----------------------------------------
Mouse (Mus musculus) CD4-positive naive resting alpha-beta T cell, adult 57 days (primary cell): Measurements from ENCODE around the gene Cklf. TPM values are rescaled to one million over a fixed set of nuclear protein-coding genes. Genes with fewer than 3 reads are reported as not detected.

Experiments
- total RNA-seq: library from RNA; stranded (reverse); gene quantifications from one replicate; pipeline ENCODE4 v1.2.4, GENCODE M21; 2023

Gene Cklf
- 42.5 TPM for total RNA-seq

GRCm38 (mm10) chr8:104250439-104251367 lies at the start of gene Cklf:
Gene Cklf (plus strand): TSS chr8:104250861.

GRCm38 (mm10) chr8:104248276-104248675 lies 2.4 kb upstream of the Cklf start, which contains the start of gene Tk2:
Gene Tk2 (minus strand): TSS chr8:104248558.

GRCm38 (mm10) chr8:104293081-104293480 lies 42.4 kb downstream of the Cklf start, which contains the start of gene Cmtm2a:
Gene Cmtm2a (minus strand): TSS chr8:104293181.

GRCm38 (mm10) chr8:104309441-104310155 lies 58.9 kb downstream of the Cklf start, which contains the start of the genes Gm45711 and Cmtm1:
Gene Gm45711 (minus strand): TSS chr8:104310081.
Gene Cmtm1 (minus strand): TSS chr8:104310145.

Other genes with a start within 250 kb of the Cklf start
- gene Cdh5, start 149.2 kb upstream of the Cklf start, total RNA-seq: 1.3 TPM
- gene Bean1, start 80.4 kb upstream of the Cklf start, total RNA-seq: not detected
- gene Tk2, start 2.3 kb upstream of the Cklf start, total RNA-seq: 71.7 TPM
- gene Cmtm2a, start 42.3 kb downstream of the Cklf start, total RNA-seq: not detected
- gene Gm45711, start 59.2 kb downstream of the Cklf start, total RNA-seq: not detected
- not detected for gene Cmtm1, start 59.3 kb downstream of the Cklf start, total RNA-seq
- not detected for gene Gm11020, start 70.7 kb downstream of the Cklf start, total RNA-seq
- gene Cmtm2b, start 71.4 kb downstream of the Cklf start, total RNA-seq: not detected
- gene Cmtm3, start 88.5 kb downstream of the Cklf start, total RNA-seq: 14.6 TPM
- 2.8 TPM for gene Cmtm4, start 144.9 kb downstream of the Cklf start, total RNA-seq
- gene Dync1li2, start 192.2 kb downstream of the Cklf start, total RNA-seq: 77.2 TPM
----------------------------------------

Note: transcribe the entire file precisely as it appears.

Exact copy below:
Mouse (Mus musculus) CD4-positive naive resting alpha-beta T cell, adult 57 days (primary cell): Measurements from ENCODE around the gene Cklf. TPM values are rescaled to one million over a fixed set of nuclear protein-coding genes. Genes with fewer than 3 reads are reported as not detected.

Experiments
- total RNA-seq: library from RNA; stranded (reverse); gene quantifications from one replicate; pipeline ENCODE4 v1.2.4, GENCODE M21; 2023

Gene Cklf
- 42.5 TPM for total RNA-seq

GRCm38 (mm10) chr8:104250439-104251367 lies at the start of gene Cklf:
Gene Cklf (plus strand): TSS chr8:104250861.

GRCm38 (mm10) chr8:104248276-104248675 lies 2.4 kb upstream of the Cklf start, which contains the start of gene Tk2:
Gene Tk2 (minus strand): TSS chr8:104248558.

GRCm38 (mm10) chr8:104293081-104293480 lies 42.4 kb downstream of the Cklf start, which contains the start of gene Cmtm2a:
Gene Cmtm2a (minus strand): TSS chr8:104293181.

GRCm38 (mm10) chr8:104309441-104310155 lies 58.9 kb downstream of the Cklf start, which contains the start of the genes Gm45711 and Cmtm1:
Gene Gm45711 (minus strand): TSS chr8:104310081.
Gene Cmtm1 (minus strand): TSS chr8:104310145.

Other genes with a start within 250 kb of the Cklf start
- gene Cdh5, start 149.2 kb upstream of the Cklf start, total RNA-seq: 1.3 TPM
- gene Bean1, start 80.4 kb upstream of the Cklf start, total RNA-seq: not detected
- gene Tk2, start 2.3 kb upstream of the Cklf start, total RNA-seq: 71.7 TPM
- gene Cmtm2a, start 42.3 kb downstream of the Cklf start, total RNA-seq: not detected
- gene Gm45711, start 59.2 kb downstream of the Cklf start, total RNA-seq: not detected
- not detected for gene Cmtm1, start 59.3 kb downstream of the Cklf start, total RNA-seq
- not detected for gene Gm11020, start 70.7 kb downstream of the Cklf start, total RNA-seq
- gene Cmtm2b, start 71.4 kb downstream of the Cklf start, total RNA-seq: not detected
- gene Cmtm3, start 88.5 kb downstream of the Cklf start, total RNA-seq: 14.6 TPM
- 2.8 TPM for gene Cmtm4, start 144.9 kb downstream of the Cklf start, total RNA-seq
- gene Dync1li2, start 192.2 kb downstream of the Cklf start, total RNA-seq: 77.2 TPM